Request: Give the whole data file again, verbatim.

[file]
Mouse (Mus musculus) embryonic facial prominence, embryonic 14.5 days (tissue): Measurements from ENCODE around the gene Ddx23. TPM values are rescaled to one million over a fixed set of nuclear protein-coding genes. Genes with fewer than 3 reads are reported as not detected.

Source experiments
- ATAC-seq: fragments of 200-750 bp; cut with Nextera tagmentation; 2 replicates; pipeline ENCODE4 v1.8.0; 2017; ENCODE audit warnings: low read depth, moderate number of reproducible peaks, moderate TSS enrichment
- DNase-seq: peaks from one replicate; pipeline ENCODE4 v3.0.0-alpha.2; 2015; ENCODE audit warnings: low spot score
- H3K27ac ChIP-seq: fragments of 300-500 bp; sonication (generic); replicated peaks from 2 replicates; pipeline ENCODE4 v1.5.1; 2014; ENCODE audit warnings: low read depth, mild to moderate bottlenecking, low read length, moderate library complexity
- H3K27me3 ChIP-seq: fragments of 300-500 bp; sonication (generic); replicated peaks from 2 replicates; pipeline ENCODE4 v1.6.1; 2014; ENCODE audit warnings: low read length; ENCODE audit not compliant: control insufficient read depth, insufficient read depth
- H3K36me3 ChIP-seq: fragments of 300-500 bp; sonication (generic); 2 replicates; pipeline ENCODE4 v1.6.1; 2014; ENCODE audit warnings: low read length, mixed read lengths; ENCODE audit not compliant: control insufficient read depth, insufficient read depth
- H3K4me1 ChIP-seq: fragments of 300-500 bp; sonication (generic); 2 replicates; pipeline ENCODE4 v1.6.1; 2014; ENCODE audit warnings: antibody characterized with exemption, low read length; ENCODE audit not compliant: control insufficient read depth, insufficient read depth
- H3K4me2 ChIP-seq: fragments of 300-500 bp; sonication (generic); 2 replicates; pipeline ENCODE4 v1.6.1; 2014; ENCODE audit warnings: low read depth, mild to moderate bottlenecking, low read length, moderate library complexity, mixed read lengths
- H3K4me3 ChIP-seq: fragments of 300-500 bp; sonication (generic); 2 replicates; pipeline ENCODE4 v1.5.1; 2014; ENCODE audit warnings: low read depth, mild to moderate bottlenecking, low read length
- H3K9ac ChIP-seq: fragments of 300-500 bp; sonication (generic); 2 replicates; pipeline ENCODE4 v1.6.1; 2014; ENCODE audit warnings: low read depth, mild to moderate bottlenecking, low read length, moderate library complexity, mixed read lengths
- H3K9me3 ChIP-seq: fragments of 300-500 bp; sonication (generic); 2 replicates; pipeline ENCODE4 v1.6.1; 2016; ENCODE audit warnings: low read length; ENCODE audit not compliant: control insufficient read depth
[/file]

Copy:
Mouse (Mus musculus) embryonic facial prominence, embryonic 14.5 days (tissue): Measurements from ENCODE around the gene Ddx23. TPM values are rescaled to one million over a fixed set of nuclear protein-coding genes. Genes with fewer than 3 reads are reported as not detected.

Source experiments
- ATAC-seq: fragments of 200-750 bp; cut with Nextera tagmentation; 2 replicates; pipeline ENCODE4 v1.8.0; 2017; ENCODE audit warnings: low read depth, moderate number of reproducible peaks, moderate TSS enrichment
- DNase-seq: peaks from one replicate; pipeline ENCODE4 v3.0.0-alpha.2; 2015; ENCODE audit warnings: low spot score
- H3K27ac ChIP-seq: fragments of 300-500 bp; sonication (generic); replicated peaks from 2 replicates; pipeline ENCODE4 v1.5.1; 2014; ENCODE audit warnings: low read depth, mild to moderate bottlenecking, low read length, moderate library complexity
- H3K27me3 ChIP-seq: fragments of 300-500 bp; sonication (generic); replicated peaks from 2 replicates; pipeline ENCODE4 v1.6.1; 2014; ENCODE audit warnings: low read length; ENCODE audit not compliant: control insufficient read depth, insufficient read depth
- H3K36me3 ChIP-seq: fragments of 300-500 bp; sonication (generic); 2 replicates; pipeline ENCODE4 v1.6.1; 2014; ENCODE audit warnings: low read length, mixed read lengths; ENCODE audit not compliant: control insufficient read depth, insufficient read depth
- H3K4me1 ChIP-seq: fragments of 300-500 bp; sonication (generic); 2 replicates; pipeline ENCODE4 v1.6.1; 2014; ENCODE audit warnings: antibody characterized with exemption, low read length; ENCODE audit not compliant: control insufficient read depth, insufficient read depth
- H3K4me2 ChIP-seq: fragments of 300-500 bp; sonication (generic); 2 replicates; pipeline ENCODE4 v1.6.1; 2014; ENCODE audit warnings: low read depth, mild to moderate bottlenecking, low read length, moderate library complexity, mixed read lengths
- H3K4me3 ChIP-seq: fragments of 300-500 bp; sonication (generic); 2 replicates; pipeline ENCODE4 v1.5.1; 2014; ENCODE audit warnings: low read depth, mild to moderate bottlenecking, low read length
- H3K9ac ChIP-seq: fragments of 300-500 bp; sonication (generic); 2 replicates; pipeline ENCODE4 v1.6.1; 2014; ENCODE audit warnings: low read depth, mild to moderate bottlenecking, low read length, moderate library complexity, mixed read lengths
- H3K9me3 ChIP-seq: fragments of 300-500 bp; sonication (generic); 2 replicates; pipeline ENCODE4 v1.6.1; 2016; ENCODE audit warnings: low read length; ENCODE audit not compliant: control insufficient read depth